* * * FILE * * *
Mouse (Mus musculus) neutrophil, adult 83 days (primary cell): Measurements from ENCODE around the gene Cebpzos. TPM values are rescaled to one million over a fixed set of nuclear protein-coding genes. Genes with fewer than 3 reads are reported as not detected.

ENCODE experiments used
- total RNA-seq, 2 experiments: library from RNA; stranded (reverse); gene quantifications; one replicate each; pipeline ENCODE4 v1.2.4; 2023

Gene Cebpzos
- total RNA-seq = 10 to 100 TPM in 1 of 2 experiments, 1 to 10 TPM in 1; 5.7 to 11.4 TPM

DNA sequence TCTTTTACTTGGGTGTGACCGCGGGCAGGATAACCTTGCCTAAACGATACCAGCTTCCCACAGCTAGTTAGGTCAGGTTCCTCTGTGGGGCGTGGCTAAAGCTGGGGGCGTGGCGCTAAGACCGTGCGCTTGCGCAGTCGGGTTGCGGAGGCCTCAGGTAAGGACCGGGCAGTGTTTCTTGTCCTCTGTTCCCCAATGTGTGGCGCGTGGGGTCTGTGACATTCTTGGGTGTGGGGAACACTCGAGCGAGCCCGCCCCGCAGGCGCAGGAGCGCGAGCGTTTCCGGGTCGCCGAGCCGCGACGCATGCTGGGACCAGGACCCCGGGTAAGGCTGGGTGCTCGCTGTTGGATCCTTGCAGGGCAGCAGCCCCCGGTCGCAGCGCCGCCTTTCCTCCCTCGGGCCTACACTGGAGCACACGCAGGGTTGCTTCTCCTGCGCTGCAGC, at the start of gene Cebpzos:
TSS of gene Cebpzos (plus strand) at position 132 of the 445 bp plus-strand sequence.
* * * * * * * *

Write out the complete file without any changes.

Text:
Mouse (Mus musculus) neutrophil, adult 83 days (primary cell): Measurements from ENCODE around the gene Cebpzos. TPM values are rescaled to one million over a fixed set of nuclear protein-coding genes. Genes with fewer than 3 reads are reported as not detected.

ENCODE experiments used
- total RNA-seq, 2 experiments: library from RNA; stranded (reverse); gene quantifications; one replicate each; pipeline ENCODE4 v1.2.4; 2023

Gene Cebpzos
- total RNA-seq = 10 to 100 TPM in 1 of 2 experiments, 1 to 10 TPM in 1; 5.7 to 11.4 TPM

DNA sequence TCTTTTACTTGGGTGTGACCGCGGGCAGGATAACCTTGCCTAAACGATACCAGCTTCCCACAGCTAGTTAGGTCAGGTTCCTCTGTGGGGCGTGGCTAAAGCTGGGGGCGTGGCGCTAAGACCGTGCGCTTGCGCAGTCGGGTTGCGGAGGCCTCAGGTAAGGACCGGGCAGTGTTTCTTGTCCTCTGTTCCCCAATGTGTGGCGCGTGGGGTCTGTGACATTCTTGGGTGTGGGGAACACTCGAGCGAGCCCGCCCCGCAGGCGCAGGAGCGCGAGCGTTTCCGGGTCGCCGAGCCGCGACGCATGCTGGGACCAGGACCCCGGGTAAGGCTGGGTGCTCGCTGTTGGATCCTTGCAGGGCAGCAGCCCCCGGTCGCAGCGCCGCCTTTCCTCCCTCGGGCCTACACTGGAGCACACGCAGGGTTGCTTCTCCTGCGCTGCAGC, at the start of gene Cebpzos:
TSS of gene Cebpzos (plus strand) at position 132 of the 445 bp plus-strand sequence.